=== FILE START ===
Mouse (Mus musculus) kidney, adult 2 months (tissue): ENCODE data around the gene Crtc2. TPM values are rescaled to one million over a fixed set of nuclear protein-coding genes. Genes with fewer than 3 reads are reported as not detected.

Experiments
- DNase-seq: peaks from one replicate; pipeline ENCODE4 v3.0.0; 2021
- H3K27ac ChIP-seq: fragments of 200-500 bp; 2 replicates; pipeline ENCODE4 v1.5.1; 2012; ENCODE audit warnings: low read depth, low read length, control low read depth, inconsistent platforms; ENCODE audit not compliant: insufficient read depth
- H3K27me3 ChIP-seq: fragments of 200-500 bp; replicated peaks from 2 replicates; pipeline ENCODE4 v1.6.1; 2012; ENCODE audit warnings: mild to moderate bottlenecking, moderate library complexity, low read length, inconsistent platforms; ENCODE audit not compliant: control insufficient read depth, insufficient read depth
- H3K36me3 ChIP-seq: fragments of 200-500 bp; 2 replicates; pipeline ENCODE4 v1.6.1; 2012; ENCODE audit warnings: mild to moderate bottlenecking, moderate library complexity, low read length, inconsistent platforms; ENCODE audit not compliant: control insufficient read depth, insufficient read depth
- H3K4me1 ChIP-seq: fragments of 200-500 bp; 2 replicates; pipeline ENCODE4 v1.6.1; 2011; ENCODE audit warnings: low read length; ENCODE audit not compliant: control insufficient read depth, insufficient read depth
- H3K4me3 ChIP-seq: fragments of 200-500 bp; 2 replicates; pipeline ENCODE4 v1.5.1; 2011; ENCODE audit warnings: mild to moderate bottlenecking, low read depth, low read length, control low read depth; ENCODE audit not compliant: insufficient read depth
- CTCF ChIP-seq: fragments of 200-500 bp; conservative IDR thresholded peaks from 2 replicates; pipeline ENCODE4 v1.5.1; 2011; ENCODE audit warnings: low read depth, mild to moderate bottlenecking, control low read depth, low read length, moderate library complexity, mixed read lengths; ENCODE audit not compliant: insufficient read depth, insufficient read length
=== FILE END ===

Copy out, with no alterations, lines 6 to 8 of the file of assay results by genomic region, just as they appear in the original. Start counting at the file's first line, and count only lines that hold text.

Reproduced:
- H3K36me3 ChIP-seq: fragments of 200-500 bp; 2 replicates; pipeline ENCODE4 v1.6.1; 2012; ENCODE audit warnings: mild to moderate bottlenecking, moderate library complexity, low read length, inconsistent platforms; ENCODE audit not compliant: control insufficient read depth, insufficient read depth
- H3K4me1 ChIP-seq: fragments of 200-500 bp; 2 replicates; pipeline ENCODE4 v1.6.1; 2011; ENCODE audit warnings: low read length; ENCODE audit not compliant: control insufficient read depth, insufficient read depth
- H3K4me3 ChIP-seq: fragments of 200-500 bp; 2 replicates; pipeline ENCODE4 v1.5.1; 2011; ENCODE audit warnings: mild to moderate bottlenecking, low read depth, low read length, control low read depth; ENCODE audit not compliant: insufficient read depth